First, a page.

2. Partial Hip Replacement

Only the head of the thigh bone is replaced; this replacement is typical for people with certain types of hip fractures.

3. Minimally Invasive Hip Replacement

While not as common, minimally invasive hip replacements are performed with a single 3- to 6-inch incision or two smaller incisions.The advantages of a minimally invasive hip replacement are suggested in the name: a smaller scar, less damage to tissue, and a faster recovery. However, this type of hip replacement offers disadvantages like a limited view of the joint, making it more difficult for the surgeon to find the ideal fit and skin and tissue may be stretched or torn during surgery. Despite the drawbacks, most minimally invasive hip replacements are successful.

The best candidates:

  • Healthy enough to undergo major surgery
  • Young
  • Relatively thin
  • No bone or joint deformities
  • No previous hip surgery
  • No osteoporosis

      Benefits of a Hip Replacement

      The most common reason for someone to get a hip replacement is to receive pain relief, but they also typically experience improved movement, strength, and coordination. Plus, after receiving a hip replacement, patients are able to walk, climb stairs, and enjoy an active lifestyle more comfortably.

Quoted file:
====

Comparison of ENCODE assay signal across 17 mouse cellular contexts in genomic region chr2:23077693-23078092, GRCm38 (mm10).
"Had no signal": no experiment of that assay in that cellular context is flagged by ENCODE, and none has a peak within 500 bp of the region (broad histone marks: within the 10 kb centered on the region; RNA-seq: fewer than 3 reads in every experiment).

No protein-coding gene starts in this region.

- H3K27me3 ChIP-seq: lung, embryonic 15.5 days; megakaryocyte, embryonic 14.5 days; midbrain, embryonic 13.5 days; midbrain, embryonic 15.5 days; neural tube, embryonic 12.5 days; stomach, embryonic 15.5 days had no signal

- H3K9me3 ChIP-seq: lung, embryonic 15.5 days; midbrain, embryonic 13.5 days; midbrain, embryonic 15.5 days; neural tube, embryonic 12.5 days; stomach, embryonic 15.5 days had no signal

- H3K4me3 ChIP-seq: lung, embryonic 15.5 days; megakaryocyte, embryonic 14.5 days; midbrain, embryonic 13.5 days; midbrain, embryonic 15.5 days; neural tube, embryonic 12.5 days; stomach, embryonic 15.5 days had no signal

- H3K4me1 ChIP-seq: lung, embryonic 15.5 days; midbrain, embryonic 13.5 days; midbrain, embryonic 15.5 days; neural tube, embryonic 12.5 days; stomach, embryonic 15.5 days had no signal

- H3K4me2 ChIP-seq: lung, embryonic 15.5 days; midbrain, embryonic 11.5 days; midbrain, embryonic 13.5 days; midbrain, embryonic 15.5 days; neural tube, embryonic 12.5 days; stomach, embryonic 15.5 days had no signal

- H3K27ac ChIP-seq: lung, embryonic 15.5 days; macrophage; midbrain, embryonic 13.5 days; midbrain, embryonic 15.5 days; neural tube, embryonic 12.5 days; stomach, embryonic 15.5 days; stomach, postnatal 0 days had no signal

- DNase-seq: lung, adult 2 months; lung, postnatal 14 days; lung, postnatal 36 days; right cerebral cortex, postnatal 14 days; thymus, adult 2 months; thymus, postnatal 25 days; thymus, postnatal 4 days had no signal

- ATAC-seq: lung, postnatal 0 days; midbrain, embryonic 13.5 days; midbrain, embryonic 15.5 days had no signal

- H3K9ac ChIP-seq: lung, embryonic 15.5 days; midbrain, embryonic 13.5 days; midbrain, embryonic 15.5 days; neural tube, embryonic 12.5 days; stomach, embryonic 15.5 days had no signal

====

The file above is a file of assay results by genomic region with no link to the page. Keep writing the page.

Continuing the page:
Preparing for a Hip Replacement

      Preparing for a Hip Replacement

      Doctors will perform a series of tests to ensure the risks of a hip replacement doesn’t outweigh its benefits. They will want to check your activity level and weight and how well your body can handle blood loss, anesthesia, and rehabilitation. Some tests you can expect are:

      • Muscle: Checking the strength of the hip flexors, extensors, abductors and adductors.
      • Nerve and Vascular Status: Your sciatic and perineal nerve function, sensory, and arterial pulses will be tested and your doctor will check to see if you have any severe vascular disease.
      • Palpation: Doctors may use palpation, a method of feeling with the fingers or hands during a physical examination, to confirm the hip joint is the cause of your pain.